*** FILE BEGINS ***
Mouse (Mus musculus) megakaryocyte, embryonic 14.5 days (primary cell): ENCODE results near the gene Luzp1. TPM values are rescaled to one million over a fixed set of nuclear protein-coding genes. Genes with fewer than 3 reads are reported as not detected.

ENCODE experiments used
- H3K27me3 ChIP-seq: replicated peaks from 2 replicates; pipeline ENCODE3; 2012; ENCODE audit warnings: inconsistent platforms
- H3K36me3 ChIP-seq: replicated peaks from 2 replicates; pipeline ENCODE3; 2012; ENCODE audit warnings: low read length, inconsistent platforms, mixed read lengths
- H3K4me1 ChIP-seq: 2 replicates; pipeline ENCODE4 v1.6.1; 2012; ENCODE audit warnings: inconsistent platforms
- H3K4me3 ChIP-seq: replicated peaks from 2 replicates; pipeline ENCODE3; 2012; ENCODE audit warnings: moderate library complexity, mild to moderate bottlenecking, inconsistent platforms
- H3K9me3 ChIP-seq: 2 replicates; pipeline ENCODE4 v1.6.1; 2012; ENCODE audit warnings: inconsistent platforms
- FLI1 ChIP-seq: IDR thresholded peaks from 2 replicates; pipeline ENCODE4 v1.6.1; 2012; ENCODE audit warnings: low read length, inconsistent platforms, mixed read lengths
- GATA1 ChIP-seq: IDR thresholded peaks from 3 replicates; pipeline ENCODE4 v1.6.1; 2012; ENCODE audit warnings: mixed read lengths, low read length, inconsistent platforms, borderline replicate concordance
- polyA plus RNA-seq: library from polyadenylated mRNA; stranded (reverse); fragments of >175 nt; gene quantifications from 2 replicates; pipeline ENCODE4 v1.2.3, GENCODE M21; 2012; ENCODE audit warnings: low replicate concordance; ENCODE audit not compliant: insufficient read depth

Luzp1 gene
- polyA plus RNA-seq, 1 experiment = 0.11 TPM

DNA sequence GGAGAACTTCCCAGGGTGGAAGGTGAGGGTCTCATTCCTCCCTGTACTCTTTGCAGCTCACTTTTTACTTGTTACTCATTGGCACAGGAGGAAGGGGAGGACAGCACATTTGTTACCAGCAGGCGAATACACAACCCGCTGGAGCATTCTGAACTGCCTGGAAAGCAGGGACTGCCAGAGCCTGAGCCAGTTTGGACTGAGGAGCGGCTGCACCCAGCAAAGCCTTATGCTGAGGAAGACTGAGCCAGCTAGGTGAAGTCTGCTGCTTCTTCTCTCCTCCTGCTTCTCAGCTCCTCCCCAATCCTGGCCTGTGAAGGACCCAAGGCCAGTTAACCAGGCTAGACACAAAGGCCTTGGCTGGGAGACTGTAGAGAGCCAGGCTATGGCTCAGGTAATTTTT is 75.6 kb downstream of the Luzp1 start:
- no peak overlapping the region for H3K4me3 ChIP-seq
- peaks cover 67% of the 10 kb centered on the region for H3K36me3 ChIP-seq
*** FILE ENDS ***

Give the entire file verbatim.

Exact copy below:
Mouse (Mus musculus) megakaryocyte, embryonic 14.5 days (primary cell): ENCODE results near the gene Luzp1. TPM values are rescaled to one million over a fixed set of nuclear protein-coding genes. Genes with fewer than 3 reads are reported as not detected.

ENCODE experiments used
- H3K27me3 ChIP-seq: replicated peaks from 2 replicates; pipeline ENCODE3; 2012; ENCODE audit warnings: inconsistent platforms
- H3K36me3 ChIP-seq: replicated peaks from 2 replicates; pipeline ENCODE3; 2012; ENCODE audit warnings: low read length, inconsistent platforms, mixed read lengths
- H3K4me1 ChIP-seq: 2 replicates; pipeline ENCODE4 v1.6.1; 2012; ENCODE audit warnings: inconsistent platforms
- H3K4me3 ChIP-seq: replicated peaks from 2 replicates; pipeline ENCODE3; 2012; ENCODE audit warnings: moderate library complexity, mild to moderate bottlenecking, inconsistent platforms
- H3K9me3 ChIP-seq: 2 replicates; pipeline ENCODE4 v1.6.1; 2012; ENCODE audit warnings: inconsistent platforms
- FLI1 ChIP-seq: IDR thresholded peaks from 2 replicates; pipeline ENCODE4 v1.6.1; 2012; ENCODE audit warnings: low read length, inconsistent platforms, mixed read lengths
- GATA1 ChIP-seq: IDR thresholded peaks from 3 replicates; pipeline ENCODE4 v1.6.1; 2012; ENCODE audit warnings: mixed read lengths, low read length, inconsistent platforms, borderline replicate concordance
- polyA plus RNA-seq: library from polyadenylated mRNA; stranded (reverse); fragments of >175 nt; gene quantifications from 2 replicates; pipeline ENCODE4 v1.2.3, GENCODE M21; 2012; ENCODE audit warnings: low replicate concordance; ENCODE audit not compliant: insufficient read depth

Luzp1 gene
- polyA plus RNA-seq, 1 experiment = 0.11 TPM

DNA sequence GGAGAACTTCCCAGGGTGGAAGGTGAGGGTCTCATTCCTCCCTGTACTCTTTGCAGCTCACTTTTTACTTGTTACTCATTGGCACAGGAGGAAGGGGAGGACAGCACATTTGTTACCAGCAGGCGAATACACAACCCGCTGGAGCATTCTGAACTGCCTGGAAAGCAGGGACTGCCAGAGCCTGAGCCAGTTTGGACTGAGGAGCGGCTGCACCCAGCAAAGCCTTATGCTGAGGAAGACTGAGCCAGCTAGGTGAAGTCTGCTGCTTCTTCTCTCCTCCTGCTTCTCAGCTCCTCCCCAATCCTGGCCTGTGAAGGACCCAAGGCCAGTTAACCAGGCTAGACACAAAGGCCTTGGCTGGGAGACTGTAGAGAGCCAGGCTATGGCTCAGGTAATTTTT is 75.6 kb downstream of the Luzp1 start:
- no peak overlapping the region for H3K4me3 ChIP-seq
- peaks cover 67% of the 10 kb centered on the region for H3K36me3 ChIP-seq